By David Kerr and Alan Holdren
He may be nearly 89 years old, but Father Fernando Valenciano can still recall with crystal clarity the day over seven decades ago when his life changed forever.
“After the war had ended in Spain, in 1939, I met a young man who studied law and he told me that he wanted to introduce me to a priest by the name of Josemaria.”
That priest was St. Josemaria Escriva, who had founded Opus Dei 11 years earlier. Their encounter lasted only a few minutes. Its legacy, though, has shaped the rest of Fr. Fernando’s life.
“He explained to me that Opus Dei was a group of consecrated people, that it was a form of serving God in the world, of being in the world, everyone serving God in their place in the world, sanctifying their tasks, as families, as professionals. That’s what he told me and nothing more.”
A month later the young Fernando met Fr. Josemaria again. This time the conversation was equally brief and equally significant, “I told him that I wanted to ask admission into Opus Dei. He said OK and, so, here I am.”
Fr. Valenciano spoke with CNA at the Roman headquarters of Opus Dei, in the chapel where St. Josemaria Escriva now lies entombed within the high altar. St. Josemaria died in 1975 and was canonized in 2002 by Pope John Paul II. He declared him to be “the saint of ordinary life.”
“I come here every day at least once and sometimes twice, to pray,” Fr Valenciano said, “to ask for the many things that need to be asked for – fundamentally for the Church, for the Pope, for The Work, for perseverance, for people, and I mean the people of the entire world, not only Catholics, and also to carry forward a good apostolate.”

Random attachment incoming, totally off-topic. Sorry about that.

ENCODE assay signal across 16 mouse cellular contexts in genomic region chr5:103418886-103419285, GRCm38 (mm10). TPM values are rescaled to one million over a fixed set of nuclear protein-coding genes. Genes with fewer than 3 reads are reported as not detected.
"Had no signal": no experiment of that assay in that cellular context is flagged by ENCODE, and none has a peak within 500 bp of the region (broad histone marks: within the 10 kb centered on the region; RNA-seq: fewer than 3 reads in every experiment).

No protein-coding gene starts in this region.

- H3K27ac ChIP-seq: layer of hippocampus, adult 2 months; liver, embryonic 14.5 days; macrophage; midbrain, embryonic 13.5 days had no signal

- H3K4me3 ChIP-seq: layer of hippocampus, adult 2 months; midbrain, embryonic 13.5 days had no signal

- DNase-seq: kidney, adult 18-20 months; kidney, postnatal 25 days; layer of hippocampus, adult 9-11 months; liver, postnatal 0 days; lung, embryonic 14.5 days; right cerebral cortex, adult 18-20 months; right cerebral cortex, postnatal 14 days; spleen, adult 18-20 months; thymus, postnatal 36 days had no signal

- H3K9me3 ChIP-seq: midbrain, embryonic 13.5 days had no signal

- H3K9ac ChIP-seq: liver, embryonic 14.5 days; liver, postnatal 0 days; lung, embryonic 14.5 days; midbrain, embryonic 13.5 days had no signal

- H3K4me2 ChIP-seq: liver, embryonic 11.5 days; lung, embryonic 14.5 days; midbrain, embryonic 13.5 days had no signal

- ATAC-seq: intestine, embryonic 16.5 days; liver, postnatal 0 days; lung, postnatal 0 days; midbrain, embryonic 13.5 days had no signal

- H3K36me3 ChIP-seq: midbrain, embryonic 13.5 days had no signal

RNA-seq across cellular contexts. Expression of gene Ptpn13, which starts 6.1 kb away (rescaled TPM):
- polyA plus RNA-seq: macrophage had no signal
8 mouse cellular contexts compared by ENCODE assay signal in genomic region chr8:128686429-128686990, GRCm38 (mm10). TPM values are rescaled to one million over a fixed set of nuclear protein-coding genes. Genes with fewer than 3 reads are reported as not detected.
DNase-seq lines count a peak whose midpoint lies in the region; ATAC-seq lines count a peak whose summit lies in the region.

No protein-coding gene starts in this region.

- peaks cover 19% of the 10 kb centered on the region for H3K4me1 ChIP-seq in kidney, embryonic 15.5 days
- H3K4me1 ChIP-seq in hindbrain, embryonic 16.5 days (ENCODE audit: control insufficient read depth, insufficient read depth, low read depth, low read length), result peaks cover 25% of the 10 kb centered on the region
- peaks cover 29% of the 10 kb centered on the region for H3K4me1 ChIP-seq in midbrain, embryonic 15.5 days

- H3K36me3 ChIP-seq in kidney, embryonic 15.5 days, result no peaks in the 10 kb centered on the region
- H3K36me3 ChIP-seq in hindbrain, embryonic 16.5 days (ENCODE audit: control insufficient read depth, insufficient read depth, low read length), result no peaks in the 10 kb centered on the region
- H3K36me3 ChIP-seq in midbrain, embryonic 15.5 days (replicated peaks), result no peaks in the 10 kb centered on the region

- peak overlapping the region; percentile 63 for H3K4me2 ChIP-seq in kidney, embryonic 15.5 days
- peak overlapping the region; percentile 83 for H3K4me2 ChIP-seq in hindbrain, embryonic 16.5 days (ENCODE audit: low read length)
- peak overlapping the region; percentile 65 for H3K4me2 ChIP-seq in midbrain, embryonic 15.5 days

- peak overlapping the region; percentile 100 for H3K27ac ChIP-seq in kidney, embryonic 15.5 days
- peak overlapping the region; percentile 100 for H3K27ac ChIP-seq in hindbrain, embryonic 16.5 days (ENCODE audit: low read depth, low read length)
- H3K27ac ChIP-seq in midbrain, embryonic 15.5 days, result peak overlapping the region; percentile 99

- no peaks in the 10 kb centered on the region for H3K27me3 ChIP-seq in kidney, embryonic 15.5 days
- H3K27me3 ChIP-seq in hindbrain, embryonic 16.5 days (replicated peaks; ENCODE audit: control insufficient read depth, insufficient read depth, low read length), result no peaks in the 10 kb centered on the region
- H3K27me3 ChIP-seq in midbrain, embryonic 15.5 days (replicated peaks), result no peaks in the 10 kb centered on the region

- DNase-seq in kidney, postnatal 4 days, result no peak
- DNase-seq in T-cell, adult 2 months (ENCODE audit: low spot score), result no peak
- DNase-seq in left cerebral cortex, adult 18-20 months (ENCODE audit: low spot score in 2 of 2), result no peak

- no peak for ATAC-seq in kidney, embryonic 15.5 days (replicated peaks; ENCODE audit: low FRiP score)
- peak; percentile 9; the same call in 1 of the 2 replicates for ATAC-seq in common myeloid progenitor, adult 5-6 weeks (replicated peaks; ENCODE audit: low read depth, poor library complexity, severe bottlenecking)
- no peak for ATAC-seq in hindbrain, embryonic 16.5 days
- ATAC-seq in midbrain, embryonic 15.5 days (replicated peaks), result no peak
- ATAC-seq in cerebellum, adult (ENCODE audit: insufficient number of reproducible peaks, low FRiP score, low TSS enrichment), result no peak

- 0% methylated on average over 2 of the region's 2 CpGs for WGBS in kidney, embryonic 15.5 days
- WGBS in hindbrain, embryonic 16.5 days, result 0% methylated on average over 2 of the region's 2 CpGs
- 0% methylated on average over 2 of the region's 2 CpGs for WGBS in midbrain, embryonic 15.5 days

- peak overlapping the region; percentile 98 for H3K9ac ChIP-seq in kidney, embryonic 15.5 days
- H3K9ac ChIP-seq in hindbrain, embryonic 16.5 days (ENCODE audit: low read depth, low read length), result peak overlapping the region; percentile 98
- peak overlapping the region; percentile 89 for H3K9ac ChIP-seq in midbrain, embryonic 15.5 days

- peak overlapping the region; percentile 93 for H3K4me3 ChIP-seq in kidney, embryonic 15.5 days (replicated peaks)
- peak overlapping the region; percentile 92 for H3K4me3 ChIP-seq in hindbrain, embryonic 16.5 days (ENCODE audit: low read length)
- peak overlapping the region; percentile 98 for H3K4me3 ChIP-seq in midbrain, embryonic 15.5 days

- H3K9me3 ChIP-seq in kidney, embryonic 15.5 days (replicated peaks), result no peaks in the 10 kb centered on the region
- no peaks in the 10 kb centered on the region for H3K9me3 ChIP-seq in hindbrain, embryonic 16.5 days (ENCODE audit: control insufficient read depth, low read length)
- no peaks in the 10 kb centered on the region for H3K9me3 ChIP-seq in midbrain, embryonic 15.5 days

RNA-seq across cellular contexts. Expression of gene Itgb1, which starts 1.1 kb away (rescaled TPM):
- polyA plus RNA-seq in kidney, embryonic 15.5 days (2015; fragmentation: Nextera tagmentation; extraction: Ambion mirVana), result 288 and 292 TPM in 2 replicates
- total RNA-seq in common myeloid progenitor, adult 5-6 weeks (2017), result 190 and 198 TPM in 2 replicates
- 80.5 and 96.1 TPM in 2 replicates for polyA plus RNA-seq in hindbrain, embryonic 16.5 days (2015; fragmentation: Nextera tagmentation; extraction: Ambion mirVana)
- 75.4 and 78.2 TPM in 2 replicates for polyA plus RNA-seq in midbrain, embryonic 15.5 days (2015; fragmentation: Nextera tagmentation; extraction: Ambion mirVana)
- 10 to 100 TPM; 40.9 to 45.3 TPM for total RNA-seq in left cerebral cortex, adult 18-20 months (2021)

Although he has been a member of Opus Dei for a record 72 years, Fr. Valenciano wasn’t ordained a priest until two decades ago. As a cleric or layman, though, he tells us that his vocation has remained the absolutely the same – the pursuit of holiness.
“As St. Paul said in his epistle, each one of us does this without leaving his respective place. And that’s how I did it, working. I finished my degree and I began to work as an engineer in a construction company,” said Fr. Valenciano. “We have to do things well. It’s the will of God. We need to do them for love of God, not looking out only for ourselves.”
Not surprisingly, he said the example given to him over many years living with St. Josemaria has been the biggest human influence in his own search for sanctity.
“They used to say that he (St. Josemaria) was a man who knew how to let himself be loved but he never let things be done poorly precisely because he loved you and wanted you to be a good person, a servant of God in the whole world.”
And it is a saintly example he continues to learn more and more from even as he approaches his 89th birthday.
“I remember one a time I invited someone to see a film about St. Josemaria in which he takes part in a group discussion, and he said he’d already seen it. And, I thought, you can tell that this guy hasn’t understood anything because every time you see him again (St. Josemaria), you discover a new reality.”